William Randolph Hearst
Hearst's father was a multi-millionaire miner named George Hearst. His mother was Phoebe Hearst, a school teacher from Missouri. At the age of ten Hearst and his mother toured Europe. He was enrolled in St. Paul's Preparatory School in Concord, New Hampshire at the age of 16.
In 1903, William married Millicent Veronica Willson (1882-1974), a beautiful 22-year-old chorus girl, in New York City; nearly 20 years her senior, he had been seeing her since she was 16. The couple had five sons: George Randolph Hearst (1904-1972), William Randolph Hearst Jr (1908-1993), John Randolph Hearst (1910-1958), and twins Randolph Apperson Hearst (1915-2000) and David Whitmire Hearst (1915-1986). Though the couple stayed married until Hearst's death -- they separated in 1926 -- he was devoted to his longtime mistress, the popular movie actress and comedienne Marion Davies (née Marion Cecilia Douras, 1897-1961).
William studied at Harvard University (1882-85), then took over the San Francisco Examiner in 1887 (at age 23) which his father, George Hearst, accepted as payment for a gambling debt. He nicknamed the newspaper "The Monarch of the Dailies" and acquired the best equipment and the most talented writers possible. Hearst then went on to publish exposes of corruption and stories filled with drama and inspiration.
In 1895, William Hearst purchased the New York Morning Journal and entered into a head-to-head circulation war with his former mentor, Joseph Pulitzer, owner of the New York World. To increase circulation both started to include articles about the Cuban Insurrection. Many stories in both newspapers greatly exaggerated their claims to make the stories more sensational. Both Hearst and Pulitzer published images of Spanish troops placing Cubans into concentration camps where they suffered and died from disease and hunger. The term yellow journalism, which was derived from the name of "The Yellow Kid" comic strip in the Journal, was used to refer to this style of sensationalized newspaper articles.
Hearst was believed by many to have initiated the Spanish-American War of 1898 to encourage sales of his newspaper. His own political career suffered after the assassination of President William McKinley when a satirical poem by Ambrose Bierce he had published a few months earlier alluding to a possible McKinley assassination was unearthed.
A member of the United States House of Representatives (1903-1907), he failed in attempts to obtain the mayorship of New York City (1905 and 1909) and the post of governor of New York (1906), being defeated for the governorship by Charles Evans Hughes. An opponent of the British Empire, Hearst opposed United States involvement in the First World War and attacked the formation of the League of Nations.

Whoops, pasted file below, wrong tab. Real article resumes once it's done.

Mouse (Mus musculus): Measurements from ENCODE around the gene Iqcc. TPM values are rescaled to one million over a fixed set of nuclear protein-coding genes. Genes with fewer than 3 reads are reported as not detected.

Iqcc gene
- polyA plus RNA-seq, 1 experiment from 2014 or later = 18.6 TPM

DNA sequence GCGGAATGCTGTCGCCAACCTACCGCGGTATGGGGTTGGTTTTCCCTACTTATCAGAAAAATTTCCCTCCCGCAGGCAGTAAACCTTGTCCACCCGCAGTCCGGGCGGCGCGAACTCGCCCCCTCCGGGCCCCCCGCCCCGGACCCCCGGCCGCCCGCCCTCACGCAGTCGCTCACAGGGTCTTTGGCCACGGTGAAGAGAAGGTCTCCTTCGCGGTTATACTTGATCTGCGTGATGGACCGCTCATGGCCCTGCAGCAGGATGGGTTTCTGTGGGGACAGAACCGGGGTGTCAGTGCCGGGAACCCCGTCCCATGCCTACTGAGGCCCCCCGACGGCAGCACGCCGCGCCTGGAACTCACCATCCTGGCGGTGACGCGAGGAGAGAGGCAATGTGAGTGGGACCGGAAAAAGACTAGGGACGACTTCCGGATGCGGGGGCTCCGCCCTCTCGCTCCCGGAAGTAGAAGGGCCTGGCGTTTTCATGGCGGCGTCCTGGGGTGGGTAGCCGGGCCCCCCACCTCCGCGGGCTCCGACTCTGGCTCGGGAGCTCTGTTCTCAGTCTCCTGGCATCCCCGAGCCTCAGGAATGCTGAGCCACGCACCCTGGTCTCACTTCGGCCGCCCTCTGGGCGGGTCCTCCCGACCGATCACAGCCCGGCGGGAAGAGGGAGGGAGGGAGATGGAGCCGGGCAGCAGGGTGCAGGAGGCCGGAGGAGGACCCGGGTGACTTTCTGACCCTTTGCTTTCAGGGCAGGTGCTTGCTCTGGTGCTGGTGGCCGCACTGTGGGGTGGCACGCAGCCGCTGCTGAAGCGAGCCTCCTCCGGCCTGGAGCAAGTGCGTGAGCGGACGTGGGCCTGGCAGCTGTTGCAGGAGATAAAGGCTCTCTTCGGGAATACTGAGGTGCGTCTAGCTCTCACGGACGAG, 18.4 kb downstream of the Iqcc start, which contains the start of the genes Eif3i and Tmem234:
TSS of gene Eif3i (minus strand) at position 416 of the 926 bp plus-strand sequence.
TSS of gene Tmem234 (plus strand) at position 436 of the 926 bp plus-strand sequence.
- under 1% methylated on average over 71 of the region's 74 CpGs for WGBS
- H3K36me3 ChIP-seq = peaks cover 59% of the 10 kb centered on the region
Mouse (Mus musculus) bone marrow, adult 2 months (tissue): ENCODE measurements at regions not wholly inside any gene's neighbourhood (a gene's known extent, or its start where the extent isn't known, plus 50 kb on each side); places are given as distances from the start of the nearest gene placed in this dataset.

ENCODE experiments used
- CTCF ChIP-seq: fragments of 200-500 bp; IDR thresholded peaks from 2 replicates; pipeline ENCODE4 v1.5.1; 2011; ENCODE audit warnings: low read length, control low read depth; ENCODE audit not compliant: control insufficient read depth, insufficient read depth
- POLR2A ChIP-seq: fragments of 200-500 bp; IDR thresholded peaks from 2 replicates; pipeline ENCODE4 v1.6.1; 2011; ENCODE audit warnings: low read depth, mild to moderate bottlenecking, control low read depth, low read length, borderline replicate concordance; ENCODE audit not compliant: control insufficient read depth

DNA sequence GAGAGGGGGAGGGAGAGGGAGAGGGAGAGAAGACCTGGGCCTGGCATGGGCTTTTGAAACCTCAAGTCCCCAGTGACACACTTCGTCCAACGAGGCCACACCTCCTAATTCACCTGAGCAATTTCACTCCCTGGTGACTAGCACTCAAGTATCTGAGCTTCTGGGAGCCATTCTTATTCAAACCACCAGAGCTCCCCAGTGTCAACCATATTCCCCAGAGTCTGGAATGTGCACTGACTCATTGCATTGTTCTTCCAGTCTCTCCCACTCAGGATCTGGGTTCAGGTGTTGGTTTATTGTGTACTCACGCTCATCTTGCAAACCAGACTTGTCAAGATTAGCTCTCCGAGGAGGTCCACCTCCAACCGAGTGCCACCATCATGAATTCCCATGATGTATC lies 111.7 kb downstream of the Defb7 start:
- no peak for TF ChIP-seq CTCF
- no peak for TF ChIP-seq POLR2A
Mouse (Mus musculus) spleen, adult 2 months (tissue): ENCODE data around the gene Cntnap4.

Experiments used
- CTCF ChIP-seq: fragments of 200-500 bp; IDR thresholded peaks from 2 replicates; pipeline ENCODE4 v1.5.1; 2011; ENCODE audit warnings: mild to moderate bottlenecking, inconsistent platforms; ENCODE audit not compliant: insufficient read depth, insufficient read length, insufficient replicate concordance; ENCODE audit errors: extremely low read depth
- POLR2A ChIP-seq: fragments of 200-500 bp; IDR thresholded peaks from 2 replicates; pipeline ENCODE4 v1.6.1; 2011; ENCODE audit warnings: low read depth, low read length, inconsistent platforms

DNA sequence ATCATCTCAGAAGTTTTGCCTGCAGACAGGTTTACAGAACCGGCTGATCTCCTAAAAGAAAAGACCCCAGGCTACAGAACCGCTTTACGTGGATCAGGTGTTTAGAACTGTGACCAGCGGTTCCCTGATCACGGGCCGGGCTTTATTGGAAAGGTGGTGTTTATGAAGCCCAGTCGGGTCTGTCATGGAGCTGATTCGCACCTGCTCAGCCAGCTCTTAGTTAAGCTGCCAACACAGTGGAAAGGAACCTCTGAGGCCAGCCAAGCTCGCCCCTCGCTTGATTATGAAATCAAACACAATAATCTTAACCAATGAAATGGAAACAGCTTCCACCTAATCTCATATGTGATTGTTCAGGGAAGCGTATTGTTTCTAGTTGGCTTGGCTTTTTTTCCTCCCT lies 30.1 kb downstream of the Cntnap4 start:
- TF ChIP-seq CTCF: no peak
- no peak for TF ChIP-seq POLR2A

His national chain of newspapers and periodicals grew to include the Chicago Examiner, Boston American, Cosmopolitan, and Harper's Bazaar, in addition to his own news agency, The International News Service.
In the 1920s Hearst built a castle on a 240,000 acre ranch at San Simeon, California where he lived with Davies (Millicent Willson, his wife, from whom he was long separated, lived in New York City, where she was one of society's grandest dames, an active philanthropist, and, in 1921, the founder of the Free Milk Fund for Babies). At his peak he owned 28 major newspapers and 18 magazines, along with several radio stations and movie companies. However, the Great Depression weakened his financial position and by 1940 he had lost personal control of his vast communications empire. Hearst died in 1951 in Beverly Hills, California. The Hearst Corporation continues to this day as a large, privately-held media conglomerate based in New York City.
Hearst upset the left-wing in America by being a pro-Nazi in the 1930s and a staunch anti-Communist in the 1940s. He also, according to hemp-industry proponents, was instrumental in publicizing and orchestrating a 1937 oil-and-timber-industry-led media campaignclass="external">[2class="external">[1 to discredit hemp (an inexpensive petroleum and paper substitute) and marijuana (then a commonly used euphoric), which led within months to the drug and the plant being outlawed in the United States. Hearst himself reputedly profited due to his interests in the pulp-and-paper business.
The life of Hearst was depicted in a thinly disguised portrait in Orson Welles' epic film Citizen Kane. Hearst was aware of this film's production and he used all his resources and influence in his attempt to halt it and prevent its release at least partially because he felt it insulted Marion Davies. RKO 281 is a pseudo-historical film about this attempt. Welles and the studio producing the film, RKO, resisted the pressure, but the fight dampened the film's release, produced poor box office numbers and the fight profoundly harmed Orson Welles' career. However, in the long run, Hearst's efforts were in vain considering that after his death, Citizen Kane's reputation rose to be considered one of the greatest films of all time and his connection to the film became inseparable.
In 1924, on a weekend boat trip with Hearst, Davies, and several other prominent Hollywood identities, movie producer Thomas Ince died in mysterious circumstances. Rumours that Hearst shot Ince and used his power to cover up the truth circulated. A 2001 film, The Cat's Meow, tells a tale based around these rumours. However, the general opinion seems to be that such a cover-up is highly unlikely.
In 1974 Hearst's granddaughter, Patty Hearst, became notorious after she was kidnapped by a left wing group known as the Symbionese Liberation Army. She subsequently joined the organization and became involved in criminal activities that eventually led to her arrest and conviction for bank-robbery.